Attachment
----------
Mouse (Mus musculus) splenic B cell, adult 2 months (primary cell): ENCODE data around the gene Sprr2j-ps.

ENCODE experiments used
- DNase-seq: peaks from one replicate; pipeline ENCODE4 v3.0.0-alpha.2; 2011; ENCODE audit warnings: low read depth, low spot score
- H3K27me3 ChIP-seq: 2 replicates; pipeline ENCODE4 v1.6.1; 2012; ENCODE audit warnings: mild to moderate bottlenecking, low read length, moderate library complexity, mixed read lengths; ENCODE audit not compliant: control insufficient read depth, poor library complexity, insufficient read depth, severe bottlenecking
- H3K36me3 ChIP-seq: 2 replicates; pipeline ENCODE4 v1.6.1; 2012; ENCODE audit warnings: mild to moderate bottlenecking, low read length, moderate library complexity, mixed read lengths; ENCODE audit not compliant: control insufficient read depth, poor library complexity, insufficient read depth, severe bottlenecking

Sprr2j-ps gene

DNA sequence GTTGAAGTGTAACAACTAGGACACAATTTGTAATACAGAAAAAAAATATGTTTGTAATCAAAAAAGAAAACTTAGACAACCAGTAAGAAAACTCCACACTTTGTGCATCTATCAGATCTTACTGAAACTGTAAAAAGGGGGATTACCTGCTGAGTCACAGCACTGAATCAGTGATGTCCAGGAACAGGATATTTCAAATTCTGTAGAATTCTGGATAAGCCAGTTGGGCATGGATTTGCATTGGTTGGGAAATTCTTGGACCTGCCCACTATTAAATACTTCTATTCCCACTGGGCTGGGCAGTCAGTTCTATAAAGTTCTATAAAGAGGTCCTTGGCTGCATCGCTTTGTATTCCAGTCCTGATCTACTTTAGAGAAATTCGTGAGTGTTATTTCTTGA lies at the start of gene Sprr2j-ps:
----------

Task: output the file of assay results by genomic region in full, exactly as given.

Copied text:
Mouse (Mus musculus) splenic B cell, adult 2 months (primary cell): ENCODE data around the gene Sprr2j-ps.

ENCODE experiments used
- DNase-seq: peaks from one replicate; pipeline ENCODE4 v3.0.0-alpha.2; 2011; ENCODE audit warnings: low read depth, low spot score
- H3K27me3 ChIP-seq: 2 replicates; pipeline ENCODE4 v1.6.1; 2012; ENCODE audit warnings: mild to moderate bottlenecking, low read length, moderate library complexity, mixed read lengths; ENCODE audit not compliant: control insufficient read depth, poor library complexity, insufficient read depth, severe bottlenecking
- H3K36me3 ChIP-seq: 2 replicates; pipeline ENCODE4 v1.6.1; 2012; ENCODE audit warnings: mild to moderate bottlenecking, low read length, moderate library complexity, mixed read lengths; ENCODE audit not compliant: control insufficient read depth, poor library complexity, insufficient read depth, severe bottlenecking

Sprr2j-ps gene

DNA sequence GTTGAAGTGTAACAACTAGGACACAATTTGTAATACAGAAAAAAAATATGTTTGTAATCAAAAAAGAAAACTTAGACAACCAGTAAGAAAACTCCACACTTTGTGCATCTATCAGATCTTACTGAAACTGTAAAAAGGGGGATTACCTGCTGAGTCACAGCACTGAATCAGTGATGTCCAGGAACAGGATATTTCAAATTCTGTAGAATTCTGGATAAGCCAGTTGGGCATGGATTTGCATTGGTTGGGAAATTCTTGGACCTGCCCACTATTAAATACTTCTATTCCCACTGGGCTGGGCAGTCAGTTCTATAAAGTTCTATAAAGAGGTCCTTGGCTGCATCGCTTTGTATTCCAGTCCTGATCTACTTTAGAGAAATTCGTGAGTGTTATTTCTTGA lies at the start of gene Sprr2j-ps: